18 June 2004
18 June 2004
Cornerstone Research Group, a Beavercreek-based research and development company, is to begin a new manufacturing entity.
The spinoff, CRG Industries LLC, will manufacture state-of-the-art materials licensed or created by Cornerstone's research. Among those materials are shape memory polymers and smart composites as well as glassy liquid crystals, syntactic foams and syntactic laminates.
Cornerstone said the materials will have consumer, industrial and government uses, such as in flat panel displays, architectural structures and automotive components.
Cornerstone has created 23 new jobs and student internships since the beginning of 2004. The company has a number of contracts with Wright-Patterson Air Force Base, including research and development of shape memory polymers for the U.S. Air Force and commercial users.
The Cornerstone Research Group Inc. was recently awarded a Department of Defence (DoD) Phase II contract for “Morphing Aircraft Applications of Shape Memory Polymer.”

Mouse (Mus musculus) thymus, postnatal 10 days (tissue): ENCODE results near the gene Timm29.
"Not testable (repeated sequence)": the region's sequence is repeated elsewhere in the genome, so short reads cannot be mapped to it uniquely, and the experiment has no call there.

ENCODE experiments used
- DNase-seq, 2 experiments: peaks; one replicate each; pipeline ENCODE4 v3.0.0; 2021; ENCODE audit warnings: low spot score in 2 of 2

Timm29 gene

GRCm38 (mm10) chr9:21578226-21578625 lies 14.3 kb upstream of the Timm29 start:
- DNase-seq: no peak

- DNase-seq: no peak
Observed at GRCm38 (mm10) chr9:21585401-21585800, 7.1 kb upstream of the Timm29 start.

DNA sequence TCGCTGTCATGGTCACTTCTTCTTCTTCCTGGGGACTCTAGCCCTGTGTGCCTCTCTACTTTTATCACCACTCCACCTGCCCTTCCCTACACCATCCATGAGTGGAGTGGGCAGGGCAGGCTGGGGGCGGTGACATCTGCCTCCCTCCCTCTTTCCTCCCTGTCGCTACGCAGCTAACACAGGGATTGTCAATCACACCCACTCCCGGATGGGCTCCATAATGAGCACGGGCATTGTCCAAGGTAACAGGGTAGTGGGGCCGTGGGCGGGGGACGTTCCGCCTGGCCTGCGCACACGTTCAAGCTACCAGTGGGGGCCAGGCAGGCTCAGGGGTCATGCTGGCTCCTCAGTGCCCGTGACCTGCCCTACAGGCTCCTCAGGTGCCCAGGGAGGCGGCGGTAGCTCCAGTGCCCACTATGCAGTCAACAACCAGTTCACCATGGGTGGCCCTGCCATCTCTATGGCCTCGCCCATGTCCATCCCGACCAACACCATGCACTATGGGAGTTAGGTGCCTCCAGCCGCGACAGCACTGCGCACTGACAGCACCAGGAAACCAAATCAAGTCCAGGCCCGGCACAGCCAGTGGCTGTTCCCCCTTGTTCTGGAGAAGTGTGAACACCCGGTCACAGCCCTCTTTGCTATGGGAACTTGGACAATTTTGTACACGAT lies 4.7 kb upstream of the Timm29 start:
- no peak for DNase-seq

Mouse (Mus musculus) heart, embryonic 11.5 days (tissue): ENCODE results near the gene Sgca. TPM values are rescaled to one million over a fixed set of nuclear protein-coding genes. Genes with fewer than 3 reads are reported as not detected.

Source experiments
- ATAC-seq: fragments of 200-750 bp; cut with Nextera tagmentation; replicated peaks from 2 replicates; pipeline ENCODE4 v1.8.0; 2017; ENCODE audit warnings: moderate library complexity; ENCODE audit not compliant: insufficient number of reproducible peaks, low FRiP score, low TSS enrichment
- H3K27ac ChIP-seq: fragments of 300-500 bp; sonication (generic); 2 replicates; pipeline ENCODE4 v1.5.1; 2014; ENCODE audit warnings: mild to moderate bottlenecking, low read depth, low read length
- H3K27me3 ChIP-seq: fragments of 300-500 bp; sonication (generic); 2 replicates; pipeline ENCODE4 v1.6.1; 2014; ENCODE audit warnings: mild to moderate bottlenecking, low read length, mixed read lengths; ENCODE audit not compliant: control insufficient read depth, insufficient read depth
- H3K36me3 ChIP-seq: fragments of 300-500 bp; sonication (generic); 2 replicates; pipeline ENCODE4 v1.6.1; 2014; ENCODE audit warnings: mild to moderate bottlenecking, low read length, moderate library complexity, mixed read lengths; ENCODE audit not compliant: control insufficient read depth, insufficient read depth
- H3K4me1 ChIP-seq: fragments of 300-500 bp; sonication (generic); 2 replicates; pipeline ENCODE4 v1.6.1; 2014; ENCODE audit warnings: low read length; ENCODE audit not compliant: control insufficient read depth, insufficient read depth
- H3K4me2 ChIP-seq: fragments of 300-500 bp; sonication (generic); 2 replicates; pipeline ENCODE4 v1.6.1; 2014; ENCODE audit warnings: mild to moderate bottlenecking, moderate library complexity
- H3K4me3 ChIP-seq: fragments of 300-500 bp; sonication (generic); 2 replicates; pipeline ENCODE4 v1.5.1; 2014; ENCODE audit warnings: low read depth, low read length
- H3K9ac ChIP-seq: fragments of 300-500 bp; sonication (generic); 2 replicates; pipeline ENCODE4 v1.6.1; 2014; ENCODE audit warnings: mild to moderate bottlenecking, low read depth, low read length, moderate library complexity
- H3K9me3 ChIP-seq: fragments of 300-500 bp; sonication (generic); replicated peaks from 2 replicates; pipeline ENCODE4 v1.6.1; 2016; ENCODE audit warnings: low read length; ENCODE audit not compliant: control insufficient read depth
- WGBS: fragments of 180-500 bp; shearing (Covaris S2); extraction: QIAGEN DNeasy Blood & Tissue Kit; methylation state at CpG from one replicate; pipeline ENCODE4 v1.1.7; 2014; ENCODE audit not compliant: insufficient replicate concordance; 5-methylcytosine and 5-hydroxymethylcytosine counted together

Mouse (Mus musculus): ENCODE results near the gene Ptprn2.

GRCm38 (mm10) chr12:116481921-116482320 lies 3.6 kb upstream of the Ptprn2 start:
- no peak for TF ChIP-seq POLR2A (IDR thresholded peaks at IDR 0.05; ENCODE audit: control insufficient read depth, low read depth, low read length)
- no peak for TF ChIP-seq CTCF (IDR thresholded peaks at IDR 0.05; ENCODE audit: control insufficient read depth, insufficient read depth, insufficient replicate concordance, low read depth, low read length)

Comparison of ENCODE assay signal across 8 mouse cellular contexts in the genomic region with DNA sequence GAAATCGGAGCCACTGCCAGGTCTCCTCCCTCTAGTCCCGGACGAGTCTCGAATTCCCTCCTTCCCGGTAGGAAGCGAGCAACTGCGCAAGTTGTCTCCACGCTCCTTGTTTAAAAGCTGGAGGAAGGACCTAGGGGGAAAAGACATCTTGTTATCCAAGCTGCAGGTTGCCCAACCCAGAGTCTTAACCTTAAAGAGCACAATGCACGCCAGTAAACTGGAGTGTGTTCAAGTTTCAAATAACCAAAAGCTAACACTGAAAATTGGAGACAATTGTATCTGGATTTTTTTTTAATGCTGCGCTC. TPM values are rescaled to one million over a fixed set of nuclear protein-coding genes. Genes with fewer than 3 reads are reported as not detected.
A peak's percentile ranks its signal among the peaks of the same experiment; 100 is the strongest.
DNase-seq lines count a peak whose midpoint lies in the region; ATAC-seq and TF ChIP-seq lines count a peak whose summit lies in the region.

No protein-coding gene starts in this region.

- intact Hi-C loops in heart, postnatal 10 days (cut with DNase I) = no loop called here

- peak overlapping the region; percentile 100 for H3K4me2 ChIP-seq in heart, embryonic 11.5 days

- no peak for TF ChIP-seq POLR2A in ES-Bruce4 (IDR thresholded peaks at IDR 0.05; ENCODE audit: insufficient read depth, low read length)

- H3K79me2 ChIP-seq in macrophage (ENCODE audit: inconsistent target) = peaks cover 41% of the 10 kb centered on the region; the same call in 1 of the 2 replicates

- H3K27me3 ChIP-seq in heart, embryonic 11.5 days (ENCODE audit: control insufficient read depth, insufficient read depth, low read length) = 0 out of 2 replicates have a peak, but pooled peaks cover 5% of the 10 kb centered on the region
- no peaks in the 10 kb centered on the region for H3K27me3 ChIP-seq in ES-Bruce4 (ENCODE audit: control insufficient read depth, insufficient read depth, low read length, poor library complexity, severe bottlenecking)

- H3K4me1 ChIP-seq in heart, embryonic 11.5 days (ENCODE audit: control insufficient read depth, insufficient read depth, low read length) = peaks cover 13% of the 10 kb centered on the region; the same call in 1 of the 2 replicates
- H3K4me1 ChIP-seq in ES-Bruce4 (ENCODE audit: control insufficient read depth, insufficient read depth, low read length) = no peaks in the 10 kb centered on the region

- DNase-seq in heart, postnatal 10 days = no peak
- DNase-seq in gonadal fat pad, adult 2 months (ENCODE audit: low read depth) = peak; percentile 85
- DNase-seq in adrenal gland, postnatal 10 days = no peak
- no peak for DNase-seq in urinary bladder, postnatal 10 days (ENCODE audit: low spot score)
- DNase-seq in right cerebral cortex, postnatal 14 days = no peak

This contract focuses on the application of morphing aircraft technology that was developed in a Phase I contract with CRG for “Adaptive Wing Structures.” CRG is working closely with Lockheed Martin and the U.S. Air Force on this project.
CRG is developing an aircraft wing that changes shape in flight to increase aerodynamic efficiency, manoeuvrability, mission capability, and operational range. CRG is using their current smart materials and will seek to create new ones in this process. The work that is being done on this project is laying the groundwork for future morphing aircraft designs and can have many applications in the aerospace industry.
The Massachusetts Department of Transportation (MassDOT) selected a lightweight FiberSPAN fibre reinforced polymer (FRP) bridge deck, manufactured by Composite Advantage, for the Rugg Bridge on Route 57.
Alvant has been appointed to work on a two-year, £28 million project titled Large Landing Gear of the Future, which aims to deliver a 30% weight reduction and assist the aerospace industry’s drive to reduce fuel consumption and carbon emissions.
Hexadrone’s 3D printed Tundra prototype, manufactured by CRP Technology via laser sintering (LS) technology using Windform SP and Windform XT 2.0 carbon composite materials, has won the Red Dot Award 2018 in the drone category.